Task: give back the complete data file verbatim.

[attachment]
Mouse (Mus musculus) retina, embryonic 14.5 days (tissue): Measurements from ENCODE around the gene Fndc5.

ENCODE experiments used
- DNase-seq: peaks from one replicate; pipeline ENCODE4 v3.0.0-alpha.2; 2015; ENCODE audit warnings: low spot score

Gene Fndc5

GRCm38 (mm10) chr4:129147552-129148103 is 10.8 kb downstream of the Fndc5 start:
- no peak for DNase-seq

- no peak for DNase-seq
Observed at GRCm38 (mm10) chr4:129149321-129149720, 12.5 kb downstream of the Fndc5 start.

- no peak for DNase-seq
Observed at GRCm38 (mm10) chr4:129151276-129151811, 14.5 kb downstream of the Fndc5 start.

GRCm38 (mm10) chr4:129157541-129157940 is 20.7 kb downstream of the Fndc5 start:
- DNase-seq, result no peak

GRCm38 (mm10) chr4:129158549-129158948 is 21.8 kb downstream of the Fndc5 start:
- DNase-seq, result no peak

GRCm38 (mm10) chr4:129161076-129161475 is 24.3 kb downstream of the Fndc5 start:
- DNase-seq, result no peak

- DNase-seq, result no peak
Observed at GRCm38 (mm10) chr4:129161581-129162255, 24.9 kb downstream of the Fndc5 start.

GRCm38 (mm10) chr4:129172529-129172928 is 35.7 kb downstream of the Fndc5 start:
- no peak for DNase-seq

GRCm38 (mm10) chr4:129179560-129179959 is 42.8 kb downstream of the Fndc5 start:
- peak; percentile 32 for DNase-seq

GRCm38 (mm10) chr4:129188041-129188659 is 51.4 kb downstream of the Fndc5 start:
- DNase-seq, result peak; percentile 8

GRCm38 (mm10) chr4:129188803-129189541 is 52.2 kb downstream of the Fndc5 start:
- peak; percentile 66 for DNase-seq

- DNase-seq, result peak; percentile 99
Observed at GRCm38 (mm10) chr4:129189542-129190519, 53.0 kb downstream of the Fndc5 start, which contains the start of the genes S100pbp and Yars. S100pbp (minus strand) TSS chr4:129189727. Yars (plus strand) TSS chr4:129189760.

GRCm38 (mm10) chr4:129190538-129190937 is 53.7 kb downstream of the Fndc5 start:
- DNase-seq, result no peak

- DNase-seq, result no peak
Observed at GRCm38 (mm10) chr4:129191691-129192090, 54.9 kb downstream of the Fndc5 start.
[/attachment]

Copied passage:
Mouse (Mus musculus) retina, embryonic 14.5 days (tissue): Measurements from ENCODE around the gene Fndc5.

ENCODE experiments used
- DNase-seq: peaks from one replicate; pipeline ENCODE4 v3.0.0-alpha.2; 2015; ENCODE audit warnings: low spot score

Gene Fndc5

GRCm38 (mm10) chr4:129147552-129148103 is 10.8 kb downstream of the Fndc5 start:
- no peak for DNase-seq

- no peak for DNase-seq
Observed at GRCm38 (mm10) chr4:129149321-129149720, 12.5 kb downstream of the Fndc5 start.

- no peak for DNase-seq
Observed at GRCm38 (mm10) chr4:129151276-129151811, 14.5 kb downstream of the Fndc5 start.

GRCm38 (mm10) chr4:129157541-129157940 is 20.7 kb downstream of the Fndc5 start:
- DNase-seq, result no peak

GRCm38 (mm10) chr4:129158549-129158948 is 21.8 kb downstream of the Fndc5 start:
- DNase-seq, result no peak

GRCm38 (mm10) chr4:129161076-129161475 is 24.3 kb downstream of the Fndc5 start:
- DNase-seq, result no peak

- DNase-seq, result no peak
Observed at GRCm38 (mm10) chr4:129161581-129162255, 24.9 kb downstream of the Fndc5 start.

GRCm38 (mm10) chr4:129172529-129172928 is 35.7 kb downstream of the Fndc5 start:
- no peak for DNase-seq

GRCm38 (mm10) chr4:129179560-129179959 is 42.8 kb downstream of the Fndc5 start:
- peak; percentile 32 for DNase-seq

GRCm38 (mm10) chr4:129188041-129188659 is 51.4 kb downstream of the Fndc5 start:
- DNase-seq, result peak; percentile 8

GRCm38 (mm10) chr4:129188803-129189541 is 52.2 kb downstream of the Fndc5 start:
- peak; percentile 66 for DNase-seq

- DNase-seq, result peak; percentile 99
Observed at GRCm38 (mm10) chr4:129189542-129190519, 53.0 kb downstream of the Fndc5 start, which contains the start of the genes S100pbp and Yars. S100pbp (minus strand) TSS chr4:129189727. Yars (plus strand) TSS chr4:129189760.

GRCm38 (mm10) chr4:129190538-129190937 is 53.7 kb downstream of the Fndc5 start:
- DNase-seq, result no peak

- DNase-seq, result no peak
Observed at GRCm38 (mm10) chr4:129191691-129192090, 54.9 kb downstream of the Fndc5 start.